*Editor’s Note: A previous version of this story reported that half of gold reserves had been sold off in early 2016, leaving 1.7 tonnes in the vaults by the beginning of February. Those numbers were based on International Monetary Fund statistics released Feb. 4. The IMF figures dated from late December, however, and additional sales were conducted through January, dropping the reserves to 0.62 tonnes. Global News regrets the confusion caused.


The government of Canada sold off large chunks of its gold reserves in recent weeks, continuing a pattern of moving away from the precious metal as a government asset.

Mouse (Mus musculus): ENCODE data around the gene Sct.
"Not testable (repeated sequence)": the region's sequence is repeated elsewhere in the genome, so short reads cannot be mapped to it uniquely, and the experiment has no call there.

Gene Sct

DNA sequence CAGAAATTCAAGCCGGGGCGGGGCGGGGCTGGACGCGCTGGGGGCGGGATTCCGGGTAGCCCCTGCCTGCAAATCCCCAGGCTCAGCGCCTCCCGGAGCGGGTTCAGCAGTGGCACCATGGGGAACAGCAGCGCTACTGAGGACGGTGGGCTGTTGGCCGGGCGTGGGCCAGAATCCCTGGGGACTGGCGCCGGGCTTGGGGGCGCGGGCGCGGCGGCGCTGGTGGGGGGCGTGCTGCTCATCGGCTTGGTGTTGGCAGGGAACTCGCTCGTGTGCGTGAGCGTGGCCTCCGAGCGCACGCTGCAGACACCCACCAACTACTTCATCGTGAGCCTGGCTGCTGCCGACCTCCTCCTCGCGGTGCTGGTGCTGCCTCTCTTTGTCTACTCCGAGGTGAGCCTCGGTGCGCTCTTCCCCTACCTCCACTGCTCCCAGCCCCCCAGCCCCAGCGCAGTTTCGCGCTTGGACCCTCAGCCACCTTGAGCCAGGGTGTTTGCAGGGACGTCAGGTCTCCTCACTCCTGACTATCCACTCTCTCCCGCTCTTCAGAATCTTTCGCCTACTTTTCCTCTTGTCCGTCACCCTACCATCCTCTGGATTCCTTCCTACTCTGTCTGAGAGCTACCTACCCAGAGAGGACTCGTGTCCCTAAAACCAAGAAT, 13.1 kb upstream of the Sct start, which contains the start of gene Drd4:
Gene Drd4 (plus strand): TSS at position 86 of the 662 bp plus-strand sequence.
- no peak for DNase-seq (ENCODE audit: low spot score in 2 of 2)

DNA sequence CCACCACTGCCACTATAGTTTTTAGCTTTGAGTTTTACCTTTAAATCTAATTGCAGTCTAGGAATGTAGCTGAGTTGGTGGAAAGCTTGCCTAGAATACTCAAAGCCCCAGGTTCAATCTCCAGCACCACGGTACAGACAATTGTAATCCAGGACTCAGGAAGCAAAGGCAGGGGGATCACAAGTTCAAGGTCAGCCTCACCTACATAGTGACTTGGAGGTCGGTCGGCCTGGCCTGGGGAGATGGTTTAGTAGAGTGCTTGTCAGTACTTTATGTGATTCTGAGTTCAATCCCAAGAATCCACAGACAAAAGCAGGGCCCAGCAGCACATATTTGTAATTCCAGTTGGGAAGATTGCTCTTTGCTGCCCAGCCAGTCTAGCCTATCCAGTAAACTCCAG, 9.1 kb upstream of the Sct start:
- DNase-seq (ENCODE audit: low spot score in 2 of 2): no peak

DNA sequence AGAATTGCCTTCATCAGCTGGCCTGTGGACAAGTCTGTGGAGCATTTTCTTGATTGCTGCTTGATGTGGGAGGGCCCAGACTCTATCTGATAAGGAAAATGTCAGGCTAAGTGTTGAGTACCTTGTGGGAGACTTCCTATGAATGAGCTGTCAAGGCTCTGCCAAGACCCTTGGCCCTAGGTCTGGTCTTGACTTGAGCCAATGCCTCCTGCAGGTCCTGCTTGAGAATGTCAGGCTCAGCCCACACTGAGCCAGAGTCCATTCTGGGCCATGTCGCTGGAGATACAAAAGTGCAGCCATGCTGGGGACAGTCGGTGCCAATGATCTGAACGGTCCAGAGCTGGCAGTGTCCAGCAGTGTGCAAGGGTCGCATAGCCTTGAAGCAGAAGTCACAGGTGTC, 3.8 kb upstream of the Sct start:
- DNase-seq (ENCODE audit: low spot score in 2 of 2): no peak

According to the International Monetary Fund’s International Financial Statistics, Canada held three tonnes of gold reserves as of late 2015.

The latest data, published last week by the Department of Finance, show the total Canadian gold reserves have now dropped to 0.62 tonnes. That’s less than 0.1 per cent of the country’s total reserves, which also include foreign currency deposits and bonds. In comparison, the U.S. holds 8,133 tonnes of gold, while the United Kingdom weighs in at 310 tonnes.

The decision to sell came from Finance Minister Bill Morneau’s office.

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